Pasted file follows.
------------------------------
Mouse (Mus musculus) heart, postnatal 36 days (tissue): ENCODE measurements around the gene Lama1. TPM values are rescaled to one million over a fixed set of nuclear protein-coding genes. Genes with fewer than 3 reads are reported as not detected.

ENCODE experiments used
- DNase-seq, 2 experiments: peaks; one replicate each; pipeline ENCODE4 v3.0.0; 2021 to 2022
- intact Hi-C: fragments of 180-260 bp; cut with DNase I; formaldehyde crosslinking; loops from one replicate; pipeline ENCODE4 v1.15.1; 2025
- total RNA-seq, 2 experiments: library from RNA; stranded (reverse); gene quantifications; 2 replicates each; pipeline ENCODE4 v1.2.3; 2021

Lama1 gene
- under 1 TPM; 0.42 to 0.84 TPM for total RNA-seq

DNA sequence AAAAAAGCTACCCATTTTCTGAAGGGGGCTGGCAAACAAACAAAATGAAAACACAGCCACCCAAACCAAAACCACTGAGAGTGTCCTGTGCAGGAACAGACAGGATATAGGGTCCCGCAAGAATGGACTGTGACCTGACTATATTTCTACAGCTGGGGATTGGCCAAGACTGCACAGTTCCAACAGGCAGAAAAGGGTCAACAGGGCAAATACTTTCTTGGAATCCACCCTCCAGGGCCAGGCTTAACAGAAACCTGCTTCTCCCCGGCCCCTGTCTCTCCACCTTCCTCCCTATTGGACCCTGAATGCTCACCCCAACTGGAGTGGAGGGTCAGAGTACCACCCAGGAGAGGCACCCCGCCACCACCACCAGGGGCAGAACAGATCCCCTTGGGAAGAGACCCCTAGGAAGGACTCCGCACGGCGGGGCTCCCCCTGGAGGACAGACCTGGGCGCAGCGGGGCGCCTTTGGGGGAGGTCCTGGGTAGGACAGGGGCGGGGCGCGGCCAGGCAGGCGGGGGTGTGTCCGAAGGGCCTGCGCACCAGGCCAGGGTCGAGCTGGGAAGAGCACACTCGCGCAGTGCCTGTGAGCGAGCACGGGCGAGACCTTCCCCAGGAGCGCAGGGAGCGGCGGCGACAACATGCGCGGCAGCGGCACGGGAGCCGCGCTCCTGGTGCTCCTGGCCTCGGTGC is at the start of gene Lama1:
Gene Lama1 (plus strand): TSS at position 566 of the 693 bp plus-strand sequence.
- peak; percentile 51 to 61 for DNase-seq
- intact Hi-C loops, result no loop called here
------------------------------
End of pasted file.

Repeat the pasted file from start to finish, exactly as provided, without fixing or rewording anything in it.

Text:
Mouse (Mus musculus) heart, postnatal 36 days (tissue): ENCODE measurements around the gene Lama1. TPM values are rescaled to one million over a fixed set of nuclear protein-coding genes. Genes with fewer than 3 reads are reported as not detected.

ENCODE experiments used
- DNase-seq, 2 experiments: peaks; one replicate each; pipeline ENCODE4 v3.0.0; 2021 to 2022
- intact Hi-C: fragments of 180-260 bp; cut with DNase I; formaldehyde crosslinking; loops from one replicate; pipeline ENCODE4 v1.15.1; 2025
- total RNA-seq, 2 experiments: library from RNA; stranded (reverse); gene quantifications; 2 replicates each; pipeline ENCODE4 v1.2.3; 2021

Lama1 gene
- under 1 TPM; 0.42 to 0.84 TPM for total RNA-seq

DNA sequence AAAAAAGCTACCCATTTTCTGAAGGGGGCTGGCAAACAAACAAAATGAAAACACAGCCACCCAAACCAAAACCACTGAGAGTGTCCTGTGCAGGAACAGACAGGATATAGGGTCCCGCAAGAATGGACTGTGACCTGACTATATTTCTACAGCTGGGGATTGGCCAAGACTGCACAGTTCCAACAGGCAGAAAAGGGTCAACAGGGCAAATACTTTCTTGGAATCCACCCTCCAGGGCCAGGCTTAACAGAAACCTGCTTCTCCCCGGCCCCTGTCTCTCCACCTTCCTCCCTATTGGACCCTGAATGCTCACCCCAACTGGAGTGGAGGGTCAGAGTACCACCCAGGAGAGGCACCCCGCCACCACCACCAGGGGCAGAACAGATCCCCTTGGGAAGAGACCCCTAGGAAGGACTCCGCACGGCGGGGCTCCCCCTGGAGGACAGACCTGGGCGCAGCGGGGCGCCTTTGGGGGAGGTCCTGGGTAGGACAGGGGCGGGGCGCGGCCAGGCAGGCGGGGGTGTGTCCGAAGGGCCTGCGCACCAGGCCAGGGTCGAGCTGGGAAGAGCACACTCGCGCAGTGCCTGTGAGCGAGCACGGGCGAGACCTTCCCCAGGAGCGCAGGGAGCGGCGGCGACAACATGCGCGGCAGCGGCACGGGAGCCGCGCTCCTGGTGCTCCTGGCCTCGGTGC is at the start of gene Lama1:
Gene Lama1 (plus strand): TSS at position 566 of the 693 bp plus-strand sequence.
- peak; percentile 51 to 61 for DNase-seq
- intact Hi-C loops, result no loop called here